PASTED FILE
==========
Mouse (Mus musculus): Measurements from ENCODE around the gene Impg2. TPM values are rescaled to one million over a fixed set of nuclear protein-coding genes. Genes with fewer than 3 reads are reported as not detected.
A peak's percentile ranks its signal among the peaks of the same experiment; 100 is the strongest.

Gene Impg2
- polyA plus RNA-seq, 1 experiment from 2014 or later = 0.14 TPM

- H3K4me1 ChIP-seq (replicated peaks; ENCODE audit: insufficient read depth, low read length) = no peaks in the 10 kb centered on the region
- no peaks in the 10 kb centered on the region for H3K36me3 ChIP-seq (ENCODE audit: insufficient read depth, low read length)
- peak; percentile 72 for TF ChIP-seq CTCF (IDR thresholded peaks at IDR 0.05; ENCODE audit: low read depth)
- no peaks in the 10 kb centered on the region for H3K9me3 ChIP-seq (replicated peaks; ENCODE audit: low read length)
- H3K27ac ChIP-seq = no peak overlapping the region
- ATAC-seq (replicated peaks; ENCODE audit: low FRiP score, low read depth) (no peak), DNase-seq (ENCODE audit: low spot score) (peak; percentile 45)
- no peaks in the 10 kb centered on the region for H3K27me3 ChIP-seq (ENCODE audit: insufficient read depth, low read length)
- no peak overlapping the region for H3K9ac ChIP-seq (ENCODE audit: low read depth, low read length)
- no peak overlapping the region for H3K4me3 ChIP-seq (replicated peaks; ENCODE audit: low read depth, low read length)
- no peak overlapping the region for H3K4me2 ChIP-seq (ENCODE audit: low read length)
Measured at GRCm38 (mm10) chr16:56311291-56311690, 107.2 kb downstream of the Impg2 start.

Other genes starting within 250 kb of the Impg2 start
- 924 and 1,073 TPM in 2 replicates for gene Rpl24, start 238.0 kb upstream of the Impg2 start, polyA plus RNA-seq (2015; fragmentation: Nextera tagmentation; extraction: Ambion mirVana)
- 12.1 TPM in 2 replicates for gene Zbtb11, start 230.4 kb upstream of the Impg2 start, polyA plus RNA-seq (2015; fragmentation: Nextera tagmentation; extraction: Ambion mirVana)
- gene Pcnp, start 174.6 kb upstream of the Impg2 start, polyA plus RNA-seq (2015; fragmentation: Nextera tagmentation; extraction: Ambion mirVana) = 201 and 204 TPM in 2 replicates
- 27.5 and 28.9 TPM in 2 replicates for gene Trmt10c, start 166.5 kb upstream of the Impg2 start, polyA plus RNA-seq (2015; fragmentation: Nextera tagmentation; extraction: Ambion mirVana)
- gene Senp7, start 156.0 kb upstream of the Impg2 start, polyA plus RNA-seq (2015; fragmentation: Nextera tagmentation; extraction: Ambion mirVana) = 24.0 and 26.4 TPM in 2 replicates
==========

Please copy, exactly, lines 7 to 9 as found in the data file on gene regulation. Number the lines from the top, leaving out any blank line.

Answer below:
- peak; percentile 72 for TF ChIP-seq CTCF (IDR thresholded peaks at IDR 0.05; ENCODE audit: low read depth)
- no peaks in the 10 kb centered on the region for H3K9me3 ChIP-seq (replicated peaks; ENCODE audit: low read length)
- H3K27ac ChIP-seq = no peak overlapping the region